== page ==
What if Frankenstein’s monster were transported to our modern-day technological world and treated with the same fear and disgust he encountered in the original story? Not so hard to imagine. But what if Frankenstein’s creator Mary Shelley was treated in the same way as her newly created monster? What if, in her real life, she suffered from the same kind of soul torture that she penned for Frankenstein’s monster?

This is a rare treat of emerging talent backed by experienced prowess

The play opens on the gravestone of Mary Wollstonecraft, author of Vindication of the Rights of Women, mother to Fanny and Mary. Wollstonecraft died shortly after giving birth to Mary. Her daughter Mary, (Mary Shelley to be), now grown, wails in grief for her mother, desperate and bereft. Later in the play, her bereft Creature will have a parallel experience.

The ensemble are dressed in grunge-style grey and black clothes and move around a white-dressed Mary, using the stage to good effect. Mists swirl, the action is fast and dark, and Mary begins to write. She gives birth to a baby and the baby becomes Frankenstein’s monster. At this point the action becomes double-stranded and alternate narratives are acted out as scenes change from past to present in flashes of lightning.

The first narrative concerns Mary’s life 200 years ago. The second shows us The Creature (effectively played with animalistic passion by Liam–Gerasimo Ireland-Karytinos) arriving in the present as the eponymous ‘Item’.

We watch both Mary and her Creature as they are accosted by their respective hostile environments. Uncared for, unsupported, both meet mainly fear, ignorance and anger in the humans they interact with. Notable exceptions are Mary’s sister Fanny, and a blind, homeless woman who helps The Creature.

The lack of humanity shown to Mary’s monster, and to Mary herself - who the play reminds us is an 18 year old, motherless, pregnant runaway at the time of writing her novel Frankenstein – is at once shocking and exceptionally well choreographed and enacted.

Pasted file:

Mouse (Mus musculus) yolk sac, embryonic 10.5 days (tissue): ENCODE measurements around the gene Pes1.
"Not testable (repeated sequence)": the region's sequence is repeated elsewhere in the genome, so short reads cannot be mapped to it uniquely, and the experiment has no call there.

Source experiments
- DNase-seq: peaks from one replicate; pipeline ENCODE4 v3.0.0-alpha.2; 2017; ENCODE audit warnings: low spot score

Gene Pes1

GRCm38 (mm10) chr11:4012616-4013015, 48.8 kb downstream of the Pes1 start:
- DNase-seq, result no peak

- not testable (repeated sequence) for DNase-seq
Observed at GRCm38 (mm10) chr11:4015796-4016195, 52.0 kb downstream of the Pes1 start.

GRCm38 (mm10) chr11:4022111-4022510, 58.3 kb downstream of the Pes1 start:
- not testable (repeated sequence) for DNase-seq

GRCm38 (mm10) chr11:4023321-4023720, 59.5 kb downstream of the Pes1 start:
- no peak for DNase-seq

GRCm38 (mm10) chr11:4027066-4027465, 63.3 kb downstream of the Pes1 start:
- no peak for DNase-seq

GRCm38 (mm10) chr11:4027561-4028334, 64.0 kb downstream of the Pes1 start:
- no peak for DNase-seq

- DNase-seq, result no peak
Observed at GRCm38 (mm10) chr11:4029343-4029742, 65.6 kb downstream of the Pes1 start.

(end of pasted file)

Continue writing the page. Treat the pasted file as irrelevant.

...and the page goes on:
This piece of theatre is the end of year performance for the first cohort of the Brighton Institute of Contemporary Theatre Training (BRICTT school). The students have been trained by industry experts for the past year, and the show is directed and adapted by Gary Sefton, produced by James Turnbull, with Creative Director Mia Bird overseeing, all of these being leading industry figures. It is slick, impactful and brimming with the fresh youthful energy of the cast, a credit to both performers and teachers. A longer, more detailed version of the adaptation might make the parallels in the plot clearer and facilitate both greater sympathy for Mary’s character and a more satisfying ending. But, for an end-of-the-first-year 45 minute performance, blimey - this is a rare treat of emerging talent backed by experienced prowess. Catch it if you can, and congratulations BRICTT!

Reviews by Karen Dobres

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The Blurb

200 years after Mary Shelley created Frankenstein, the race to replicate humanity still fascinates us. In this era of single-use everything, can we trust ourselves to not to abandon our own creations? Directed by critically acclaimed Gary Sefton (NT, RSC) and performed by the first cohort from Brighton’s contemporary theatre training school, BRICTT, this new adaptation tackles what it means to be human in this age of technological revolution. BRICTT brings together some of the UK's leading creative professionals to train the next generation of performers.